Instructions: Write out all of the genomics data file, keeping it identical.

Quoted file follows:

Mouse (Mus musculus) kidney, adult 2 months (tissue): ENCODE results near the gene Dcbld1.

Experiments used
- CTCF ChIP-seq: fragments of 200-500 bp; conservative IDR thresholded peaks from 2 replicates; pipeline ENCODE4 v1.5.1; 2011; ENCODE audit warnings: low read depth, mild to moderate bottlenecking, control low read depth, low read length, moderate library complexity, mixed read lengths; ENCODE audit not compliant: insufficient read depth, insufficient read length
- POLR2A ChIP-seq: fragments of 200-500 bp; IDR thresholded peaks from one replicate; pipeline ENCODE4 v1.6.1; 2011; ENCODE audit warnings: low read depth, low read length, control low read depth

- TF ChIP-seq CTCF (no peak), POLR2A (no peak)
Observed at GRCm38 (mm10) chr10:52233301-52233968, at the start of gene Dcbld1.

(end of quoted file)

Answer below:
Mouse (Mus musculus) kidney, adult 2 months (tissue): ENCODE results near the gene Dcbld1.

Experiments used
- CTCF ChIP-seq: fragments of 200-500 bp; conservative IDR thresholded peaks from 2 replicates; pipeline ENCODE4 v1.5.1; 2011; ENCODE audit warnings: low read depth, mild to moderate bottlenecking, control low read depth, low read length, moderate library complexity, mixed read lengths; ENCODE audit not compliant: insufficient read depth, insufficient read length
- POLR2A ChIP-seq: fragments of 200-500 bp; IDR thresholded peaks from one replicate; pipeline ENCODE4 v1.6.1; 2011; ENCODE audit warnings: low read depth, low read length, control low read depth

- TF ChIP-seq CTCF (no peak), POLR2A (no peak)
Observed at GRCm38 (mm10) chr10:52233301-52233968, at the start of gene Dcbld1.